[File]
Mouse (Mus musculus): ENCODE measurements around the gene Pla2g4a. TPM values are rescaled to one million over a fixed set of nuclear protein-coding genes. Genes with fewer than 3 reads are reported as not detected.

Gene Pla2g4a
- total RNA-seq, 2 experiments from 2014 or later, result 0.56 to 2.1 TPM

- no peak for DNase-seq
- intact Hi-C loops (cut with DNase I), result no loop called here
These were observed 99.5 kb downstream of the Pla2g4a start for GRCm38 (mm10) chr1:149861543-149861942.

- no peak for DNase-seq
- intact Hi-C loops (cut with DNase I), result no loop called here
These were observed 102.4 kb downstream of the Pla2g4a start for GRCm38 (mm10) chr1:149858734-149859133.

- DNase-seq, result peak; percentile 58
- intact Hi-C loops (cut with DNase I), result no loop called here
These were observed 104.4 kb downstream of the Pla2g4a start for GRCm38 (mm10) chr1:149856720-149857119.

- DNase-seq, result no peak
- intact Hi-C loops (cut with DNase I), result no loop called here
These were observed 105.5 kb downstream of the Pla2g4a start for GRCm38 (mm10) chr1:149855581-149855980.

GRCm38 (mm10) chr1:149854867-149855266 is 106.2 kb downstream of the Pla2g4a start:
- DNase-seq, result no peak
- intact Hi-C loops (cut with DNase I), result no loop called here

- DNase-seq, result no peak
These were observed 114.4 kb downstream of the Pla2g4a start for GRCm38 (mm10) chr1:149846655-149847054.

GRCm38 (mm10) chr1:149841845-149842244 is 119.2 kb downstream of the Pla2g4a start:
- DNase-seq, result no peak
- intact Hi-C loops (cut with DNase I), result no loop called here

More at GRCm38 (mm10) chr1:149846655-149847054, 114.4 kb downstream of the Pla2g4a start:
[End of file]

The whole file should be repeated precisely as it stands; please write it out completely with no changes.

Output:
Mouse (Mus musculus): ENCODE measurements around the gene Pla2g4a. TPM values are rescaled to one million over a fixed set of nuclear protein-coding genes. Genes with fewer than 3 reads are reported as not detected.

Gene Pla2g4a
- total RNA-seq, 2 experiments from 2014 or later, result 0.56 to 2.1 TPM

- no peak for DNase-seq
- intact Hi-C loops (cut with DNase I), result no loop called here
These were observed 99.5 kb downstream of the Pla2g4a start for GRCm38 (mm10) chr1:149861543-149861942.

- no peak for DNase-seq
- intact Hi-C loops (cut with DNase I), result no loop called here
These were observed 102.4 kb downstream of the Pla2g4a start for GRCm38 (mm10) chr1:149858734-149859133.

- DNase-seq, result peak; percentile 58
- intact Hi-C loops (cut with DNase I), result no loop called here
These were observed 104.4 kb downstream of the Pla2g4a start for GRCm38 (mm10) chr1:149856720-149857119.

- DNase-seq, result no peak
- intact Hi-C loops (cut with DNase I), result no loop called here
These were observed 105.5 kb downstream of the Pla2g4a start for GRCm38 (mm10) chr1:149855581-149855980.

GRCm38 (mm10) chr1:149854867-149855266 is 106.2 kb downstream of the Pla2g4a start:
- DNase-seq, result no peak
- intact Hi-C loops (cut with DNase I), result no loop called here

- DNase-seq, result no peak
These were observed 114.4 kb downstream of the Pla2g4a start for GRCm38 (mm10) chr1:149846655-149847054.

GRCm38 (mm10) chr1:149841845-149842244 is 119.2 kb downstream of the Pla2g4a start:
- DNase-seq, result no peak
- intact Hi-C loops (cut with DNase I), result no loop called here

More at GRCm38 (mm10) chr1:149846655-149847054, 114.4 kb downstream of the Pla2g4a start: